Objective: The aim of the study was to evaluate laser-assisted fluorescent-dye angiography (LAA) to assess perfusion in the gastric graft and to correlate perfusion with subsequent anastomotic leak.
Background: Anastomotic leaks are a major source of morbidity after esophagectomy with gastric pull-up (GPU). In large part, they occur as a consequence of poor perfusion in the gastric graft.
Methods: Real-time intraoperative perfusion was assessed using LAA before bringing the graft up through the mediastinum. When there was a transition from rapid and bright to slow and less robust perfusion, this site was marked with a suture. The location of the anastomosis relative to the suture was noted and the outcome of the anastomosis ascertained by retrospective record review.
Results: Intraoperative LAA was used to assess graft perfusion in 150 consecutive patients undergoing esophagectomy with planned GPU reconstruction. An esophagogastric anastomosis was performed in 144 patients. A leak was found in 24 patients (16.7%) and were significantly less likely when the anastomosis was placed in an area of good perfusion compared with when the anastomosis was placed in an area of less robust perfusion by LAA (2% vs 45%, P < 0.0001). By multivariate analysis perfusion at the site of the anastomosis was the only significant factor associated with a leak.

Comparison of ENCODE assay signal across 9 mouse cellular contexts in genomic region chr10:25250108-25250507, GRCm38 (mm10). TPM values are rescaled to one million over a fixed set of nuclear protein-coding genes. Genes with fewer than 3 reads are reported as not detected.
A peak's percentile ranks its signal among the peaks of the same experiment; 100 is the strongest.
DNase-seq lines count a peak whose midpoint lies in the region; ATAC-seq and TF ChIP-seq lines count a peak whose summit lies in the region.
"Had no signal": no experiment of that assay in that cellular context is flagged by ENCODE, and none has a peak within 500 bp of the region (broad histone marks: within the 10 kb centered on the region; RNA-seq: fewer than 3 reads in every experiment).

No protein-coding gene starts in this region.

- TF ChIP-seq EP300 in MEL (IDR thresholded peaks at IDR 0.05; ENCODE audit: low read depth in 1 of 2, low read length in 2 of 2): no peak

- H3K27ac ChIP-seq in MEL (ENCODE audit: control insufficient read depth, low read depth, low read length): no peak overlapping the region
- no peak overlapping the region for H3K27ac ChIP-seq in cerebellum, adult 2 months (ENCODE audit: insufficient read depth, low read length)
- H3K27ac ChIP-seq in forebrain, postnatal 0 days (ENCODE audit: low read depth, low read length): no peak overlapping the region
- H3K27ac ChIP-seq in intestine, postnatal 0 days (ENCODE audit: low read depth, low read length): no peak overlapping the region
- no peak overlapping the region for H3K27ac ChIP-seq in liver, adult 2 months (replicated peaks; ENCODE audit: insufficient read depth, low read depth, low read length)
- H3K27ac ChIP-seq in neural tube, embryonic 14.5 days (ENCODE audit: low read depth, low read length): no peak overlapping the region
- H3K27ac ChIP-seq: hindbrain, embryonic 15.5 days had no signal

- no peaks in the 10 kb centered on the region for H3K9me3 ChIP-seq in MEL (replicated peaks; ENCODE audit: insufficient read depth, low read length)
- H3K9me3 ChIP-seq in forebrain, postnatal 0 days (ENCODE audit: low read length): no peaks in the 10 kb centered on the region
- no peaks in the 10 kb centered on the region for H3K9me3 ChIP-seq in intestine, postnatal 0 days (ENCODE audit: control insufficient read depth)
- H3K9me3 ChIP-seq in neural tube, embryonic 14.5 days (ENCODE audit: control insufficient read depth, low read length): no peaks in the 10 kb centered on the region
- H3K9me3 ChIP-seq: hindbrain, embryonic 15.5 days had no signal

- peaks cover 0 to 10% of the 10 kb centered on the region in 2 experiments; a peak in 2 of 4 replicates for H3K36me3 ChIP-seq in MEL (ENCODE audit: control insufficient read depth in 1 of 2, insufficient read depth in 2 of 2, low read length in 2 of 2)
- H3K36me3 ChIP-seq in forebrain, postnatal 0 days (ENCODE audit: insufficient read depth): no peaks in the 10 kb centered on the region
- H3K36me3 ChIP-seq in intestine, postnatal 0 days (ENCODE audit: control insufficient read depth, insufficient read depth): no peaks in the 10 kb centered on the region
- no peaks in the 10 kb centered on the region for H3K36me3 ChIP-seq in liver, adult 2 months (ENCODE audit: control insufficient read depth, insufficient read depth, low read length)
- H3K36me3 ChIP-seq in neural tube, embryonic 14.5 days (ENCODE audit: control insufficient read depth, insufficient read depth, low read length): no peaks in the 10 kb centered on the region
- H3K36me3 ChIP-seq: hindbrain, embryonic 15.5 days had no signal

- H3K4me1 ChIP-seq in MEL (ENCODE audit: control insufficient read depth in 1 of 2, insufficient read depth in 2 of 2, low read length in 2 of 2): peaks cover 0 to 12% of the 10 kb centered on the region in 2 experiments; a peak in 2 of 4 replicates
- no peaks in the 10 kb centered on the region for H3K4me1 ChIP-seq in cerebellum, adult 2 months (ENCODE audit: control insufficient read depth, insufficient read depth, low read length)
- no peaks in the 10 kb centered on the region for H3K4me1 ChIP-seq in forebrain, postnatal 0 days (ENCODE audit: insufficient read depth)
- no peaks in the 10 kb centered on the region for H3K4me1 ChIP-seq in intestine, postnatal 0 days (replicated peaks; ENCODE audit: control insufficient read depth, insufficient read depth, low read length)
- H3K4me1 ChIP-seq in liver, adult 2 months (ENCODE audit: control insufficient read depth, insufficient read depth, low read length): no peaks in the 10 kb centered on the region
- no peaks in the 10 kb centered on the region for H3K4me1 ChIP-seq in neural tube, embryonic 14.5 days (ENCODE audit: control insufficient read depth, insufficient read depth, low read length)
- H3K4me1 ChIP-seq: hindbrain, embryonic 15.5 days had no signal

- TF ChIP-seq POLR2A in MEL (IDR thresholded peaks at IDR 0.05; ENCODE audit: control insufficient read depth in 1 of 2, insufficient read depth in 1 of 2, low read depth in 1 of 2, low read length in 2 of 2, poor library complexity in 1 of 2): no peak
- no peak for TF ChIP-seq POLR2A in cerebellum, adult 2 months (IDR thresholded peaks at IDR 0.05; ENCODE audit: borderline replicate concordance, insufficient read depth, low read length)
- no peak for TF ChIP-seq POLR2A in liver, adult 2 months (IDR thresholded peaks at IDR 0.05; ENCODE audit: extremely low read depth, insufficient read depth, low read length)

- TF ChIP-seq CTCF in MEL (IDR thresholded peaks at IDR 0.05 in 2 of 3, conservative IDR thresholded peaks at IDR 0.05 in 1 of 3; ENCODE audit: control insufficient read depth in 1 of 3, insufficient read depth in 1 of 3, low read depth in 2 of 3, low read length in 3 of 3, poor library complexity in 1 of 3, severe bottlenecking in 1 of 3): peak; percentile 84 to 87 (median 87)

Conclusions: Intraoperative real-time assessment of perfusion with LAA correlated with the likelihood of an anastomotic leak and confirmed the critical relationship between good perfusion and anastomotic healing. The use of LAA may contribute to reduced anastomotic morbidity.
Anastomotic complications are a major source of morbidity after esophagectomy with gastric pull-up and are often related to poor graft perfusion. The aim of this study was to evaluate the use of laser-assisted fluorescent-dye angiography to assess perfusion in gastric grafts and determine the relationship between perfusion and anastomotic leaks.
From the Department of Surgery, Keck School of Medicine, University of Southern California, Los Angeles, CA.
Reprints: Steven R. DeMeester, MD, Department of Surgery, University of Southern California, 1510 San Pablo Street, Suite 514, Los Angeles, CA 90033. E-mail: firstname.lastname@example.org.
Presented as an oral presentation at the EAES Meeting on June 20, 2013, Vienna, Austria.
Disclosure: S.R.D. is a consultant for Novadaq Technologies Inc, which manufactures the SPY device. The authors declare no conflicts of interest.
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